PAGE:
Set around the end of #27
The battle had been fierce, and despite the unexpected and annoyingly difficult to defeat squadron that descended, they had triumphed. Not without a high price, the numerous covered stretchers lining the tunnel could attest.
They hadn't been prepared, for the battle or the aftermath. Each head bowed in mourning for each body dropped down the well with a kind word befitting them. And in each mind, a grim reminder of just how mortal they really were. They might be able to hang around for longer than any mundy, but one day each of them would more than likely make that same drop. They had been aware of this, dimly in the back of their mind as an infant would observe a hearse, but hadn't acknowledged it.
Snow let it sink in, hand perched in an unconscious protective gesture over her abdomen. A flutter of movement, and it became more difficult to maintain her composure. Life and death, all intertwined.
She'd been spared this, the other year. A bullet to the skull, somehow striking at just the right angle, just barely off from a fatal wound. The scar remained now, a silent reminder.
The service ended, after some time. She walked over to Bigby and took his hand, giving it a tight squeeze. He squeezed back, understanding. It had been far from easy for either of them. Without their efforts, things would have gone far worse, far more bodies dropped down the well -- if it could be assumed any would have remained to carry them there.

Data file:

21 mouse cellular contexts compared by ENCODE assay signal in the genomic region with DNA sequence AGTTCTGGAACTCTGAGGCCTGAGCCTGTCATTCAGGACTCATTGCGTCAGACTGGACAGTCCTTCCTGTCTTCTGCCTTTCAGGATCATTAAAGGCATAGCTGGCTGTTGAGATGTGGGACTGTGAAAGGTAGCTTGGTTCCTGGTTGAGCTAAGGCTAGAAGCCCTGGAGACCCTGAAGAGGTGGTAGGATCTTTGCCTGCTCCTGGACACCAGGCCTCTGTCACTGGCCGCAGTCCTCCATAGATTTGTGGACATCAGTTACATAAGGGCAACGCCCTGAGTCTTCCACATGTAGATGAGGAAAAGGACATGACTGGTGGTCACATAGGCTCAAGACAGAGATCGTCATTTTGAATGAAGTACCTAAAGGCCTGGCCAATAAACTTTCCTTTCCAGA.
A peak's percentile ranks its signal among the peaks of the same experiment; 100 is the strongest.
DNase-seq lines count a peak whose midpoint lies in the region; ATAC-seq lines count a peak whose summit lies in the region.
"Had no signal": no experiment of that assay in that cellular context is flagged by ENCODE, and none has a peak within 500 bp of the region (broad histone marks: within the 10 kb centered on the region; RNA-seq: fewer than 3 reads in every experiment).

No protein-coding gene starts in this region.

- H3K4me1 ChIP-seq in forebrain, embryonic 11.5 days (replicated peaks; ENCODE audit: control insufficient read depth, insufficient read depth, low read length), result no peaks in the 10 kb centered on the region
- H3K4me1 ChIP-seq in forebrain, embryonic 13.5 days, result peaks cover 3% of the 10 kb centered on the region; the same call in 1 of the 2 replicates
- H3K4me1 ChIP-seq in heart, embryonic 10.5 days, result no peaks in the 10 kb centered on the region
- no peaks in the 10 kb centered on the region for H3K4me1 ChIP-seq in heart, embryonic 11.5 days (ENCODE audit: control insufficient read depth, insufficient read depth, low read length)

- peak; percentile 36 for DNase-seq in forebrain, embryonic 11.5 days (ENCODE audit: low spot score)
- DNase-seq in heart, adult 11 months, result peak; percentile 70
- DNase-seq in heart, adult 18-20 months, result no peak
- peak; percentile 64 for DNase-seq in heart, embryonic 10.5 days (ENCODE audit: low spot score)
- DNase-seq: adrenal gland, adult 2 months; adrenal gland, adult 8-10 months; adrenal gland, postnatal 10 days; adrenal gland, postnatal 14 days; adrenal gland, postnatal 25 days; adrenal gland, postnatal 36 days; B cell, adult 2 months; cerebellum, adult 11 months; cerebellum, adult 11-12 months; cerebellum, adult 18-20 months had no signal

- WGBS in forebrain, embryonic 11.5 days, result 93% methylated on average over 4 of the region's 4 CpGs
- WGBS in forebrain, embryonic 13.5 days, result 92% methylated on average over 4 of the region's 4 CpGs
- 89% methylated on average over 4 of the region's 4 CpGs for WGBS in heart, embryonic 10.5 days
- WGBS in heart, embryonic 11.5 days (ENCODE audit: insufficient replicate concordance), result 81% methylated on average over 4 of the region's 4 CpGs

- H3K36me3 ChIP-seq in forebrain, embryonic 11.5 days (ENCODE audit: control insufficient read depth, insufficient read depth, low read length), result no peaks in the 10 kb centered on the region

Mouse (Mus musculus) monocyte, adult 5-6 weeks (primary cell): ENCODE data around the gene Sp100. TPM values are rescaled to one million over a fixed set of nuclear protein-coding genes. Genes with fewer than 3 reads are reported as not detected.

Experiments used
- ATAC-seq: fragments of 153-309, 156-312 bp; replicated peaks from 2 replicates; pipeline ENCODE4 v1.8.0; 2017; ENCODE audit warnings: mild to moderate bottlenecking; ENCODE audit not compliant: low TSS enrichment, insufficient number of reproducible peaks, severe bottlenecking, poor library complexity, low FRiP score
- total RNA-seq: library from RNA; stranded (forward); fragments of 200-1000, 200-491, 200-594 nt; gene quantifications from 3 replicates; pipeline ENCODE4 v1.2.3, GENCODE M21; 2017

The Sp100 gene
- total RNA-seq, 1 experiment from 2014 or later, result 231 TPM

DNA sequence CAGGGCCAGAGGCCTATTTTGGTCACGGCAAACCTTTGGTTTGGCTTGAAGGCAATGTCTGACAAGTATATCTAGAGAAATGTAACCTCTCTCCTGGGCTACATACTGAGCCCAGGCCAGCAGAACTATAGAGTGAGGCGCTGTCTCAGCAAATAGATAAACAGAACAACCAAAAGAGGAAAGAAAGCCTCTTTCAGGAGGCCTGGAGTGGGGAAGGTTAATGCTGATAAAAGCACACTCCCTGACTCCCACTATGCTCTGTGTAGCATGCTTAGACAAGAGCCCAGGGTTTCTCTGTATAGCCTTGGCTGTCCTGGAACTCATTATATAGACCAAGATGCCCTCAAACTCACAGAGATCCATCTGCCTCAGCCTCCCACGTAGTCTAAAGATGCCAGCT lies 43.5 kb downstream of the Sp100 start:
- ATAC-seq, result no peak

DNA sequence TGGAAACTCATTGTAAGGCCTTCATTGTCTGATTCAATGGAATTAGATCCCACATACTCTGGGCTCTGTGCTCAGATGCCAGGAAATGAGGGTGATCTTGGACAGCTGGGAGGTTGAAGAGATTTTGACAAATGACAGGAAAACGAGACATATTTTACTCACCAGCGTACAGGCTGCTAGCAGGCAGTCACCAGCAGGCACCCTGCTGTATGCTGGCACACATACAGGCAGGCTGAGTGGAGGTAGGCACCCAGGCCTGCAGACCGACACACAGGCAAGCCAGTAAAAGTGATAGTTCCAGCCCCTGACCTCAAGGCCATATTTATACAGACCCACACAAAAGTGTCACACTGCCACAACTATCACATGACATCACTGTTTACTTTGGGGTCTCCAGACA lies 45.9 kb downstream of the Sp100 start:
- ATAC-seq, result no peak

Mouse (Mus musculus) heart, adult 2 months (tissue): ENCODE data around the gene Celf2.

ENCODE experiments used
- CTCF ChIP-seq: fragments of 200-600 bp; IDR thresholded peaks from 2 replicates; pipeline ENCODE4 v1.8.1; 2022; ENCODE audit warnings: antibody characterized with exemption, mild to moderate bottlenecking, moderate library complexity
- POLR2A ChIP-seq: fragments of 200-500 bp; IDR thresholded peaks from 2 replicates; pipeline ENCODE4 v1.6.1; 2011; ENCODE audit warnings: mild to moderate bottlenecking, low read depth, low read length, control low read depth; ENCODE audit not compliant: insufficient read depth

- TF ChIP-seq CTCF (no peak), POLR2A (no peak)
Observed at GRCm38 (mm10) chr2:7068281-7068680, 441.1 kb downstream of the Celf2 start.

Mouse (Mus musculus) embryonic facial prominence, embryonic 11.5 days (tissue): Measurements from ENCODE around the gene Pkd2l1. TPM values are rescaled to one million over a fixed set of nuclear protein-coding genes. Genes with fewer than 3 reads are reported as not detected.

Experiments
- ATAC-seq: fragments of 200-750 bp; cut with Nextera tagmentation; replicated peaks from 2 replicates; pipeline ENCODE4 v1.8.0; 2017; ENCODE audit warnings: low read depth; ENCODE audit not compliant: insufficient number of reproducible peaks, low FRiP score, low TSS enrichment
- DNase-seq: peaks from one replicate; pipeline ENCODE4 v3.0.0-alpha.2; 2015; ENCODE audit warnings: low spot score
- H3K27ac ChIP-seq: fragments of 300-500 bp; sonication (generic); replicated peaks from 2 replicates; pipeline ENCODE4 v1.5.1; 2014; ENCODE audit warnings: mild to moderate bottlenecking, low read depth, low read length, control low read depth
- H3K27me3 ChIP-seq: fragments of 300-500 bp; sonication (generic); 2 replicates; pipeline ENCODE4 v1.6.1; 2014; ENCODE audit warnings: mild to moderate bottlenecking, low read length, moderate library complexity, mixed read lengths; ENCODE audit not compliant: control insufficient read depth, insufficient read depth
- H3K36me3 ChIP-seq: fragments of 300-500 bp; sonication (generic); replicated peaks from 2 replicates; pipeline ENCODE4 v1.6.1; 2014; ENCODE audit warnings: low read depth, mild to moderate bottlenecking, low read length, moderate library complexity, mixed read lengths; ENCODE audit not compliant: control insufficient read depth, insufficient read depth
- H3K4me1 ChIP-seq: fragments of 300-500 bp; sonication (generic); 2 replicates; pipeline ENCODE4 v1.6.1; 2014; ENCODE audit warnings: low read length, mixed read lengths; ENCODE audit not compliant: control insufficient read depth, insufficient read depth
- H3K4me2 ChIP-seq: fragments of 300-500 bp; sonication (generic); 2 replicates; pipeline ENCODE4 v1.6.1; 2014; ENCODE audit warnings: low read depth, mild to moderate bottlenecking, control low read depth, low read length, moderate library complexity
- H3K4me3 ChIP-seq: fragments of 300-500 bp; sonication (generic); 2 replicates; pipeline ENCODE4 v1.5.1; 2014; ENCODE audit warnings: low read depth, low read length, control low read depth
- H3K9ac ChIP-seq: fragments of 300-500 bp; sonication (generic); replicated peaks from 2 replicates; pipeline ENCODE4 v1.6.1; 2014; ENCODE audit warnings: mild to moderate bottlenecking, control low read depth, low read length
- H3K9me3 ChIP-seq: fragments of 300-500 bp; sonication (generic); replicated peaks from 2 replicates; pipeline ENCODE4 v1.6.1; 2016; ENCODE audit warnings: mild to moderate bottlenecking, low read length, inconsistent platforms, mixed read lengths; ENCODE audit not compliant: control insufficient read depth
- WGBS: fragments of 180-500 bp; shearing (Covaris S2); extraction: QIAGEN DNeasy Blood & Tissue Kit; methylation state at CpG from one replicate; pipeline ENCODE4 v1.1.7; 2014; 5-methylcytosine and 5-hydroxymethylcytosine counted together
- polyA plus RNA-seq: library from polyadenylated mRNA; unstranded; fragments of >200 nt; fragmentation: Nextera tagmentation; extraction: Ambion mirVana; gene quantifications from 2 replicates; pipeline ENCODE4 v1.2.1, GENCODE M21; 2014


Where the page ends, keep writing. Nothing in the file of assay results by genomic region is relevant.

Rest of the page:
Part of her wanted to go with him, set aside all issues for the time and take comfort in each other. But it was still too soon, all too intense, too sudden. The emotions were conflicting and all stronger than she'd allowed herself to deal with in centuries. Not like this, she decided. She'd sort things out first, clear every doubt from her mind before going to him. It was sinking in just how much he loved her, and how deep both their feelings ran. She'd had so many declare their love for her, but it was all shallow, hollow, never seeking to know her or more than a cursory attempt to show respect for her.
Bigby was more, gave her more, ever since their first meeting. He deserved everything she could have to offer, not just solace sought with partially-realized emotion. She'd gotten through worse on her own. And what she and Bigby had was strong; they had all the time in the world.
She walked back through the Woodland, being careful with her cane and taking mental note of where repairs would be needed, what all would have to be done. They'd build anew, have a fresh start. Life and death, all intertwined.